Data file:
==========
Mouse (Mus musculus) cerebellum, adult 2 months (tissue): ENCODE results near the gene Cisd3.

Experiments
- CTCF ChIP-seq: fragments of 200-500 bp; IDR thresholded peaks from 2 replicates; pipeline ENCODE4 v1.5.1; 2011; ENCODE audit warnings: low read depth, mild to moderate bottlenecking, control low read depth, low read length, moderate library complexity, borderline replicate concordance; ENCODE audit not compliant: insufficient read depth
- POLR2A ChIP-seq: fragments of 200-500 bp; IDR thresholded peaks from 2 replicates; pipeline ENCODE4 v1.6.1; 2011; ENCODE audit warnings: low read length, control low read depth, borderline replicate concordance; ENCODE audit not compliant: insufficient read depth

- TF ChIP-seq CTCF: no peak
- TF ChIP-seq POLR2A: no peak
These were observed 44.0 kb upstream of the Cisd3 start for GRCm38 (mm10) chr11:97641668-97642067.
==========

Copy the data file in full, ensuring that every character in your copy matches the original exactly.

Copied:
Mouse (Mus musculus) cerebellum, adult 2 months (tissue): ENCODE results near the gene Cisd3.

Experiments
- CTCF ChIP-seq: fragments of 200-500 bp; IDR thresholded peaks from 2 replicates; pipeline ENCODE4 v1.5.1; 2011; ENCODE audit warnings: low read depth, mild to moderate bottlenecking, control low read depth, low read length, moderate library complexity, borderline replicate concordance; ENCODE audit not compliant: insufficient read depth
- POLR2A ChIP-seq: fragments of 200-500 bp; IDR thresholded peaks from 2 replicates; pipeline ENCODE4 v1.6.1; 2011; ENCODE audit warnings: low read length, control low read depth, borderline replicate concordance; ENCODE audit not compliant: insufficient read depth

- TF ChIP-seq CTCF: no peak
- TF ChIP-seq POLR2A: no peak
These were observed 44.0 kb upstream of the Cisd3 start for GRCm38 (mm10) chr11:97641668-97642067.